The confidence is something Hardaway knew he’d have before he came on campus. He said earlier this year he thought the first week would be difficult, the conditioning would be unlike anything he’d gone through before.
When he was in Florida, he also worried about the intricacies of John Beilein’s offense.
Those fears disappeared by the fifth practice in preparation for Michigan’s trip to Europe.
“I thought I was going to be a little fatigued,” Hardaway Jr. said. “I thought it was going to take me like three weeks to get the offense down pat and how everybody was talking about how hard the offense was going to be.
“I took that to be a competition to know that I could get past that and it worked out.”
An understanding of the game
This isn’t to say everything has gone well for Hardaway Jr. The first thing he said after finishing Michigan’s last practice before Belgium was how tired he was.
He’s shown prodigious skill, but Beilein said he’s trying to be a bit too perfect.
During a free-flowing scrimmage last Sunday, Hardaway drove the lane with the ball, laid it in and the whistle blew. Called for a charge, his face read exasperation. He couldn’t believe it. Beilein wasn’t concerned. It is part of what he likes about Hardaway Jr.
He’s focused. He has passion and energy.
The fourth-year Michigan coach wasn’t sure exactly what to expect when Hardaway Jr. arrived -- save for the rare John Wall or Carmelo Anthony-type player, coaches never really know -- but so far, he’s been pleased.
“He really has an understanding for the game,” Beilein said. “I wouldn’t say it’s rare but it’s typical of freshmen who have success early. ... He seems to be coming on the court with a knowledge that is a real healthy knowledge for playing time.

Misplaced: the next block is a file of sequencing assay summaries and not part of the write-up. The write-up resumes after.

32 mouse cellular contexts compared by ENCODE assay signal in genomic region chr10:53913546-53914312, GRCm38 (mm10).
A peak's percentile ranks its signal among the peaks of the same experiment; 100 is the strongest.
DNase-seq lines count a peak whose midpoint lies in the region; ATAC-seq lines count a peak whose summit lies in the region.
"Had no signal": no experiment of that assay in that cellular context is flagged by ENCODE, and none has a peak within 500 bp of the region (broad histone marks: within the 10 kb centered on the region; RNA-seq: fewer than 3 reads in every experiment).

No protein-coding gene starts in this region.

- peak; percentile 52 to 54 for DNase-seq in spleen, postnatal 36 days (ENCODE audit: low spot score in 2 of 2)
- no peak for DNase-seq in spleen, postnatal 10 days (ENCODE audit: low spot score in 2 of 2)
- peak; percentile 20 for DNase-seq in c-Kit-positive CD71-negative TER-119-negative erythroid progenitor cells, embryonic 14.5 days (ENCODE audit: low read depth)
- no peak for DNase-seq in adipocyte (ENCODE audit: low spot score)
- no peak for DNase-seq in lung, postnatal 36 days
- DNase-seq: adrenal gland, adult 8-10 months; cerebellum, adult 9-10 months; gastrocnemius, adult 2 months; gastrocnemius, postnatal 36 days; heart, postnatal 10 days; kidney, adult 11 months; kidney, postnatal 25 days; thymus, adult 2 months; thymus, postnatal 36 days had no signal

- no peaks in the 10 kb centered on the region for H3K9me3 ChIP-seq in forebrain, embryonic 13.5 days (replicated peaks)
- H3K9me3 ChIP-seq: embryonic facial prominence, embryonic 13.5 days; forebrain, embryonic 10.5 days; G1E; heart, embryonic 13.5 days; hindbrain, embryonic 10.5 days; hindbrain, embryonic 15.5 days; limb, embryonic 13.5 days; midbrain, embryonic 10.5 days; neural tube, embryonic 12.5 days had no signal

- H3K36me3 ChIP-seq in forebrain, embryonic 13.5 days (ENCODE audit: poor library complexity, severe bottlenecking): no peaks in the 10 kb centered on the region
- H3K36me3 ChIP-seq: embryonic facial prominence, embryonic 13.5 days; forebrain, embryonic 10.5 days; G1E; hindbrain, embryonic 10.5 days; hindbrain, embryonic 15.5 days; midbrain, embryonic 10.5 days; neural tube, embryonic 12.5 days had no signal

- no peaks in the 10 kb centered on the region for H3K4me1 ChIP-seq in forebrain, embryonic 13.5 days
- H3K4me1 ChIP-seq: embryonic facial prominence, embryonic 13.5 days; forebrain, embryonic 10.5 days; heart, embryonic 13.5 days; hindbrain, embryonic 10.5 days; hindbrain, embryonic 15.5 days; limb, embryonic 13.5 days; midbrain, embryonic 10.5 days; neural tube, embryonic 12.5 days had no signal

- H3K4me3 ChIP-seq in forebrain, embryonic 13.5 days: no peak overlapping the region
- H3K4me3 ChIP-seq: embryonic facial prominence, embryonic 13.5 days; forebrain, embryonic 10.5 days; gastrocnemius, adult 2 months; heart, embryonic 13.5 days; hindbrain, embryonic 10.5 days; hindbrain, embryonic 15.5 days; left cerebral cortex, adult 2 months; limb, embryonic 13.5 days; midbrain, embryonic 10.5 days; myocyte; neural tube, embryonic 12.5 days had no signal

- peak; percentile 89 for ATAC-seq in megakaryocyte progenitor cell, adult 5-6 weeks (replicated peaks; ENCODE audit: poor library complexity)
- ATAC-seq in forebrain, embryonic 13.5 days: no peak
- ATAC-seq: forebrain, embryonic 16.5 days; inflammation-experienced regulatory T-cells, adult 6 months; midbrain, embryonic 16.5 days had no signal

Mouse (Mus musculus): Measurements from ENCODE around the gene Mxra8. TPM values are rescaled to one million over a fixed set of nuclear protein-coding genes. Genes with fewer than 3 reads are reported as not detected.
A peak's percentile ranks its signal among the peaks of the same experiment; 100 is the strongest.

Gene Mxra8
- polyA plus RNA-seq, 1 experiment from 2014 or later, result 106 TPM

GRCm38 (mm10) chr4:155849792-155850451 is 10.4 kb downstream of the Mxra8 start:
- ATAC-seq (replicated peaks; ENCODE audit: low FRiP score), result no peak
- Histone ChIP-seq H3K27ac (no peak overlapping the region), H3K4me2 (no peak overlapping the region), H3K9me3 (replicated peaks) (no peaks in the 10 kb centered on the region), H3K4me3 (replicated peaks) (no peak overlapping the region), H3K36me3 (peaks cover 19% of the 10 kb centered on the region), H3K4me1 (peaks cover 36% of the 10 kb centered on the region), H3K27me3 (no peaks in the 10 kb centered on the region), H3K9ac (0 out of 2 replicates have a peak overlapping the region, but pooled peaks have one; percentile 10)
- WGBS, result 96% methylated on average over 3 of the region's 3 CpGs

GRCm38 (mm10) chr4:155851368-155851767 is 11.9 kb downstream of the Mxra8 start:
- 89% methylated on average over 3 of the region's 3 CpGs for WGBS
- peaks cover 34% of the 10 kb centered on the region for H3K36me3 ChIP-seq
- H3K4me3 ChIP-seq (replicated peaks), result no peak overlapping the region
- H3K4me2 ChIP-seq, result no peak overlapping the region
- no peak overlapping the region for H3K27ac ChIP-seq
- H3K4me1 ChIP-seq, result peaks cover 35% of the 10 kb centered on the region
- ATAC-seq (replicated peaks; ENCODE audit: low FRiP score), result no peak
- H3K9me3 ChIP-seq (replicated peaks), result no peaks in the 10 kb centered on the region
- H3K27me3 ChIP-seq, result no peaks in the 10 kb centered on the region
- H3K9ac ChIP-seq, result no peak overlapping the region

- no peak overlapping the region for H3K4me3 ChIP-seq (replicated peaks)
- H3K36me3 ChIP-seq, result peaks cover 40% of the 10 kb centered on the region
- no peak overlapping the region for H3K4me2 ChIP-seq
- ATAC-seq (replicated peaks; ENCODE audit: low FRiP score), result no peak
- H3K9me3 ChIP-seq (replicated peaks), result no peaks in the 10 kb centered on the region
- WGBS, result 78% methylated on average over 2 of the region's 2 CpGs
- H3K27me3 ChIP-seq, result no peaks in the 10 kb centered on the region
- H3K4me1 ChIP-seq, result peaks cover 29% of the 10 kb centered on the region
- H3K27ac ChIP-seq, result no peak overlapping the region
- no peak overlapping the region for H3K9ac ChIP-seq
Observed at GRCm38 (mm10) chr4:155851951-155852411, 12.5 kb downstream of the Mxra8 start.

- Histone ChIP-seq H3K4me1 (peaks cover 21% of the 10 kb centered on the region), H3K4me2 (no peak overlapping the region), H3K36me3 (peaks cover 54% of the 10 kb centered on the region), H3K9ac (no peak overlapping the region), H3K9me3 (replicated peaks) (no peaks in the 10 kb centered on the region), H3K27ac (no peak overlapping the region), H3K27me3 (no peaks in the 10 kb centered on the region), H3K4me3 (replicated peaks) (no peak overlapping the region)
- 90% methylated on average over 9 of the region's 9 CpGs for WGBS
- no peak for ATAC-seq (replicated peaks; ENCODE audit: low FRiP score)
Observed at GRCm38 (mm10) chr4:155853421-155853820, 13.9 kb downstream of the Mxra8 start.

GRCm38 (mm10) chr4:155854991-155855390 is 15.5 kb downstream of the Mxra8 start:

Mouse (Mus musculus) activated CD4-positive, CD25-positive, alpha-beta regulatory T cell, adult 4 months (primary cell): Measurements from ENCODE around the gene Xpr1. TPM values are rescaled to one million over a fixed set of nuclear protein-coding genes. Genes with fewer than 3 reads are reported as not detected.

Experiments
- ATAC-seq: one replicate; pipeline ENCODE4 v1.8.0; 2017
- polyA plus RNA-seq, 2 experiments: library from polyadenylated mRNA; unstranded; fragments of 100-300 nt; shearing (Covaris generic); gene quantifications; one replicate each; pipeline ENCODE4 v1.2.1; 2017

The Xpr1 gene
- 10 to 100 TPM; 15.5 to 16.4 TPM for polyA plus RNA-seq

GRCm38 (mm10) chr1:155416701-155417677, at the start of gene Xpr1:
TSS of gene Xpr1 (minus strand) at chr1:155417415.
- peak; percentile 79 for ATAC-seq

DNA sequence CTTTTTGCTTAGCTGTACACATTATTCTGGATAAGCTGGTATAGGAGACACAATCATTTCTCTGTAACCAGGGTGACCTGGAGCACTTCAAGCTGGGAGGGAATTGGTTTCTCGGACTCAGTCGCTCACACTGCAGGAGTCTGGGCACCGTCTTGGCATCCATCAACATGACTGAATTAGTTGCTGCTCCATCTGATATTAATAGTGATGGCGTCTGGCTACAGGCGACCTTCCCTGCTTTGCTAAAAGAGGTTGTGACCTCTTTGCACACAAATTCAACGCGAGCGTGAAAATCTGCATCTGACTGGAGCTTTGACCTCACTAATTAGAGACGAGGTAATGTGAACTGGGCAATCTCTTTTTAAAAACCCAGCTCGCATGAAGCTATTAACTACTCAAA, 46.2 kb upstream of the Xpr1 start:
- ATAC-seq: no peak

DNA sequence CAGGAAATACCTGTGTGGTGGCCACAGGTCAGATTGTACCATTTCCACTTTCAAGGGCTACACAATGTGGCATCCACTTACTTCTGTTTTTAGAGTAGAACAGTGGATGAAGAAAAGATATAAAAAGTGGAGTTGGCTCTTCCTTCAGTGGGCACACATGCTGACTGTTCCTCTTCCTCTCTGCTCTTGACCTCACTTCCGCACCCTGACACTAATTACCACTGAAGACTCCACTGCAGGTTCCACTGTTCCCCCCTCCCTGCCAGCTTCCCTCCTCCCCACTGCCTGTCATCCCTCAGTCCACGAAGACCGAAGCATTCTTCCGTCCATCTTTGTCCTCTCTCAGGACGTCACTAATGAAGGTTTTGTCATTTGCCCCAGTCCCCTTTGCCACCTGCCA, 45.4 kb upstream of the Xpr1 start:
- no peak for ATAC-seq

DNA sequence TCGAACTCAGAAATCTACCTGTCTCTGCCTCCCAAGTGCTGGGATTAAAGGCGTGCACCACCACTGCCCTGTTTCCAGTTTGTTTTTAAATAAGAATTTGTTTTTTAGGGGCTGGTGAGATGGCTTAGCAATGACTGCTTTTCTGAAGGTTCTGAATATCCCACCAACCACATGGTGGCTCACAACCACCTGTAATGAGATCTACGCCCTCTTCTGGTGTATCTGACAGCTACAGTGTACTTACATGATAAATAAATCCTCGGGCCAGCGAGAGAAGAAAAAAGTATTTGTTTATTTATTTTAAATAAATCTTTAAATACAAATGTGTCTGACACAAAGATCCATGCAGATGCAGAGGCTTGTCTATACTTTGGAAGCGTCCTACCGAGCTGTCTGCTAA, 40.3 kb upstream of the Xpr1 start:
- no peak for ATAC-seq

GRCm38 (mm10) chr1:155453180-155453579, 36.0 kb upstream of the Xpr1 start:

“He just has it.”
The ‘it’ will almost certainly place him in Michigan’s rotation in the fall. He spent the majority of the Wolverines’ pre-Europe practices running with sure-fire starters Darius Morris, Douglass and Novak.
There were times he looked like Michigan’s best player even though he’s 18 years old. The Wolverines need him, too. Losing its top two scorers in DeShawn Sims and Manny Harris, offense needs to come from somewhere.
And while the Wolverines have a lot of good passers and players who can shoot, an obvious hole is someone who can create and take over a game like Harris.
In Hardaway Jr., they might have it.
“He has the game like a Manny Harris,” Tim Hardaway Sr. said earlier this year. “Get into the lane, make things happen, shoot the ball. But he’s just a proven, unselfish, understands how to play the game ballplayer and he does whatever it takes to win.
“Rebound the ball, playing defense, assists, scoring, whatever it takes. You tell him to go out there and I want you to penetrate 18 times in a row, he’ll do it and try to get his teammates involved in the game. That’s what you want from a kid.”
There is one other thing he has, too.
“He’s got that crossover,” Novak said. “He kind of hesitates and then pulls up over somebody.
“That’s his dad’s move.”